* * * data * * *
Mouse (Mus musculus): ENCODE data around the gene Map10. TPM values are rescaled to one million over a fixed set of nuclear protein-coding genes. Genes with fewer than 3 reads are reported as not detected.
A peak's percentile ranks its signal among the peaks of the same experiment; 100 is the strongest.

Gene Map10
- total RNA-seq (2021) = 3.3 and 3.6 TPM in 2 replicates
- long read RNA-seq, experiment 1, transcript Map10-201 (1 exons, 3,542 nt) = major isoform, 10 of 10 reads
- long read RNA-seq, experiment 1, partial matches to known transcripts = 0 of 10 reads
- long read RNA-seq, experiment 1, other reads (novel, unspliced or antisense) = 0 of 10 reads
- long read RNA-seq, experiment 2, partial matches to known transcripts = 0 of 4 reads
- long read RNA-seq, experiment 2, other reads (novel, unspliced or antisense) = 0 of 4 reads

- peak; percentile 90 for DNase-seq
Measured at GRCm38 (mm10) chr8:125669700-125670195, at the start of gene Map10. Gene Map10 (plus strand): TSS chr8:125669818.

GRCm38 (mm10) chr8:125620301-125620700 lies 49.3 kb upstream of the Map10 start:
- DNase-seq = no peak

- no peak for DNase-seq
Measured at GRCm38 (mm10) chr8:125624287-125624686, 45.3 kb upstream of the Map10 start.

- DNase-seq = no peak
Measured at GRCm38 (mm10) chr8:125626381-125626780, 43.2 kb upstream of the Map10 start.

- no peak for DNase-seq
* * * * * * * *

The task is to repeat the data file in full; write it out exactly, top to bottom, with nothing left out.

Mouse (Mus musculus): ENCODE data around the gene Map10. TPM values are rescaled to one million over a fixed set of nuclear protein-coding genes. Genes with fewer than 3 reads are reported as not detected.
A peak's percentile ranks its signal among the peaks of the same experiment; 100 is the strongest.

Gene Map10
- total RNA-seq (2021) = 3.3 and 3.6 TPM in 2 replicates
- long read RNA-seq, experiment 1, transcript Map10-201 (1 exons, 3,542 nt) = major isoform, 10 of 10 reads
- long read RNA-seq, experiment 1, partial matches to known transcripts = 0 of 10 reads
- long read RNA-seq, experiment 1, other reads (novel, unspliced or antisense) = 0 of 10 reads
- long read RNA-seq, experiment 2, partial matches to known transcripts = 0 of 4 reads
- long read RNA-seq, experiment 2, other reads (novel, unspliced or antisense) = 0 of 4 reads

- peak; percentile 90 for DNase-seq
Measured at GRCm38 (mm10) chr8:125669700-125670195, at the start of gene Map10. Gene Map10 (plus strand): TSS chr8:125669818.

GRCm38 (mm10) chr8:125620301-125620700 lies 49.3 kb upstream of the Map10 start:
- DNase-seq = no peak

- no peak for DNase-seq
Measured at GRCm38 (mm10) chr8:125624287-125624686, 45.3 kb upstream of the Map10 start.

- DNase-seq = no peak
Measured at GRCm38 (mm10) chr8:125626381-125626780, 43.2 kb upstream of the Map10 start.

- no peak for DNase-seq